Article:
How to make the perfect rugby tackle

When you have a 150kg beast of man steaming towards you and your teammates are screaming at you to make the tackle, how will you bring him down?

One of my first rugby memories was watching Jonah Lomu playing for New Zealand and destroying defenders with his fearsome runs. He received the ball, ducked his head and charged at opponents with an impossible force. The world’s best players would throw themselves into a tackle against Jonah and end up a crumpled mess on the floor. He wasn’t the fastest player in the world, although he could certainly move for a big guy, but defenders would simply bounce off him. It’s one of the reasons that I fell in love with rugby but it’s also one of the reasons I was a poor tackler.

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Tackling was always one area of my game that suffered; admittedly, and embarrassingly, I was too scared of getting hurt to make crunching, game changing tackles. But how do you stop Jonah Lomu? How do you bring down a beast of a ball carrier that is tearing his way through your defensive line? You learn how to perfect the tackle.

“You’ve got to get your first tackle in early, even if it’s late.”

Welsh Center, Ray Gravell

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So I did some research, both online and painfully on the pitch and I worked out a few things. I spoke to some rugby players, both backs and forwards, and got their take on how to tackle correctly and effectively.

The 6 steps:

Step 1 – Line up your target

A good player knows where the ball is; a great player knows where the ball is going to be. Preempt where the ball is going to be and mark your opponent. They aren’t always going to be coming straight towards you.

Step 2 – Positioning

Once your victim is located and you know who will be getting tackled, reduce the distance between you and him, or her. Each tackle is different and experience will show you where you need to be before you go in for the crunch.

Step 3 – Safety first – think about your head

Think for a second about your own body. If you make a show stopping tackle but break your neck, you have let your teammates down by not being available for the rest of the game and, quite possibly, an extended period of time if you make dangerous tackles. Choose a safe side which will hopefully not end up on the floor before the opponent.

Step 4 – Get low down and keep your eyes open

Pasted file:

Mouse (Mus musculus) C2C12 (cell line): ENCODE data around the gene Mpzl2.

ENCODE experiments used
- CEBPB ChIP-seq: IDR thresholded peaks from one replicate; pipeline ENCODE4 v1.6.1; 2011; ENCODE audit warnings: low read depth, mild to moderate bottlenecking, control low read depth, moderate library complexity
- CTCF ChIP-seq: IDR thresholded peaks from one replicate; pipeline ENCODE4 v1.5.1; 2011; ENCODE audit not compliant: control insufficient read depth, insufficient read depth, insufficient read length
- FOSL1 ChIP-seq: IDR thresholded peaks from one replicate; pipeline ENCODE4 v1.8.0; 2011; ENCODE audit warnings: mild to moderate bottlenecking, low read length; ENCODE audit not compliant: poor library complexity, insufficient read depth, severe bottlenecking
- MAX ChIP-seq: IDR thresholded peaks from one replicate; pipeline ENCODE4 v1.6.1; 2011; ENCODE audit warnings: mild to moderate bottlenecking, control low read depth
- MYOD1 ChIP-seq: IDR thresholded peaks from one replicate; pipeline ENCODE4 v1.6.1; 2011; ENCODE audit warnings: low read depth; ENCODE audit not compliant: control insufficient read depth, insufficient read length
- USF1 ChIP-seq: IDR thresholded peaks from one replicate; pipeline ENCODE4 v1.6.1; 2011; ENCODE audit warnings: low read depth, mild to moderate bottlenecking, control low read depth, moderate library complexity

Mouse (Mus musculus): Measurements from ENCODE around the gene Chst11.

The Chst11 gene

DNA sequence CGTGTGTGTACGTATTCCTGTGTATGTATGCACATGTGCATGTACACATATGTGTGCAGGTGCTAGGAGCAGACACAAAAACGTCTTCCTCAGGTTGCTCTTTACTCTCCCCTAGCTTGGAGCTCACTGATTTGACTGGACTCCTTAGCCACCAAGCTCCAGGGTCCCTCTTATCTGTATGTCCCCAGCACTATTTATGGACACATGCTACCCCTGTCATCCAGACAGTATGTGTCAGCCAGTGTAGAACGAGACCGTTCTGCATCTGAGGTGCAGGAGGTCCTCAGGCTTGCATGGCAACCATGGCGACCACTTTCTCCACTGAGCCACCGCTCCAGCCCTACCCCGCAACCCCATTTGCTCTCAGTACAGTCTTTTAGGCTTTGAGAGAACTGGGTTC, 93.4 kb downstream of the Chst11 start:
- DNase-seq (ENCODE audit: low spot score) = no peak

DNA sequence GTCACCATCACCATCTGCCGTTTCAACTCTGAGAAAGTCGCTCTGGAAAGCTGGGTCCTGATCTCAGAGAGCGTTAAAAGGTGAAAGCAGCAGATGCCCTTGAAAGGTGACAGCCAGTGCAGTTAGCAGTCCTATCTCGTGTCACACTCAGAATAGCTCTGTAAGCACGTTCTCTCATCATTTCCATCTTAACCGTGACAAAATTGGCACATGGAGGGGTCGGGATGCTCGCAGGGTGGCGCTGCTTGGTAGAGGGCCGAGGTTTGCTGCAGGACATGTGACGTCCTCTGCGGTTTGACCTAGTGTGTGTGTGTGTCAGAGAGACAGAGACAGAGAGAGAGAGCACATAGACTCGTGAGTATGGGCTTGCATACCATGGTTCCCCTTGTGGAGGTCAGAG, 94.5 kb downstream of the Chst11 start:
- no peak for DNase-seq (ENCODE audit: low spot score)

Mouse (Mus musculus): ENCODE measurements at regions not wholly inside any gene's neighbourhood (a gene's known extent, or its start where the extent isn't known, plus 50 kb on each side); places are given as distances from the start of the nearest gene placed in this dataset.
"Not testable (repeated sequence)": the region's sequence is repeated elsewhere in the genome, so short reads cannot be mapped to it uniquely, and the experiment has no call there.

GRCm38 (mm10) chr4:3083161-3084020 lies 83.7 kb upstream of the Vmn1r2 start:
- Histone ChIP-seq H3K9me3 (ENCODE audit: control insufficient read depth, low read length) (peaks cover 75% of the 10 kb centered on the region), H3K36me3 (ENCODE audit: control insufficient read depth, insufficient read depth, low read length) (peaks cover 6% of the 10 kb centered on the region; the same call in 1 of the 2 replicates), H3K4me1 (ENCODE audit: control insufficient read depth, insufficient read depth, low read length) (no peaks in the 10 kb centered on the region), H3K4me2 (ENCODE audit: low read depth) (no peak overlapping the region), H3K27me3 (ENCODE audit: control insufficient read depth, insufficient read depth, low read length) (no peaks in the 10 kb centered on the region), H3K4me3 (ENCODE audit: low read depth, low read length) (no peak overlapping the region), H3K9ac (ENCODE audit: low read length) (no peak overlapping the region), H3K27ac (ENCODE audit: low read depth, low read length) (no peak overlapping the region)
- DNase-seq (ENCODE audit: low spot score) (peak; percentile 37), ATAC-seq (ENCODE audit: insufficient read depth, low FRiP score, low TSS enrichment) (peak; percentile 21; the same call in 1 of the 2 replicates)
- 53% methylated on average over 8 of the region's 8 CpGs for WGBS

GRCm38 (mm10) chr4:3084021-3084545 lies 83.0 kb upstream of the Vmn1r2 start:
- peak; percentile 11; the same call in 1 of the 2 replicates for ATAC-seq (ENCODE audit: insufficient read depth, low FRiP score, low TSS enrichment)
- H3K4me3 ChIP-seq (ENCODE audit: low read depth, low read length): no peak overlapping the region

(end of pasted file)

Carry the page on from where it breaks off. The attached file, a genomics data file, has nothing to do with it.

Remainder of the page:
Usually, the winner of the duel will be decided by whoever has the lowest center of gravity. Get low and bend your knees so you can drive through your opponent when you deliver the tackle. It might be scary having a 150kg man running towards you like a steam train on crack, but fight your natural instinct to close your eyes and dip your head. Stay sharp and watch your opponent.

Step 5 – The contact

Fight the urge to spread your arms out wide; you are making the tackle with the shoulder, not your hands and arms. Get low and drive through the player, clinging to your opponent like a fat kid clings to a chocolate bar. Bring the player to the ground whilst making sure that your opponent hits the ground before your head; you don’t want someone like the late, great, Jonah Lomu landing on your head.

Step 6 – What next?

If you are successful and bring the player to the ground, the player must then release the ball. But, the game doesn’t stop and wait. You will probably have some nasty looking, sweaty forwards diving over you to try and grab the ball so roll away if you can. If you are trapped under a pile of bodies, protect yourself whilst the game continues. If you are unsuccessful and the player escapes you, which often did happen with Jonah Lomu, pick yourself up and dust yourself off before getting back in the game. Mark it down as experience and learn from your mistakes; everyone misses tackles, but learn what you did wrong and become a better player from it.

“The scrum and the tackle are the two really contentious areas of the game. If you get those two aspects right, most rugby matches will work in your favor.”

Welsh Scrum half, Alan Lewis

“It’s definitely the hardest tackle I’ve taken in my life but I’m still breathing and that’s a good sign.”

South Africa fly half, Derick Hougaard

Best and worst tackling experiences? Comment below or on Facebook

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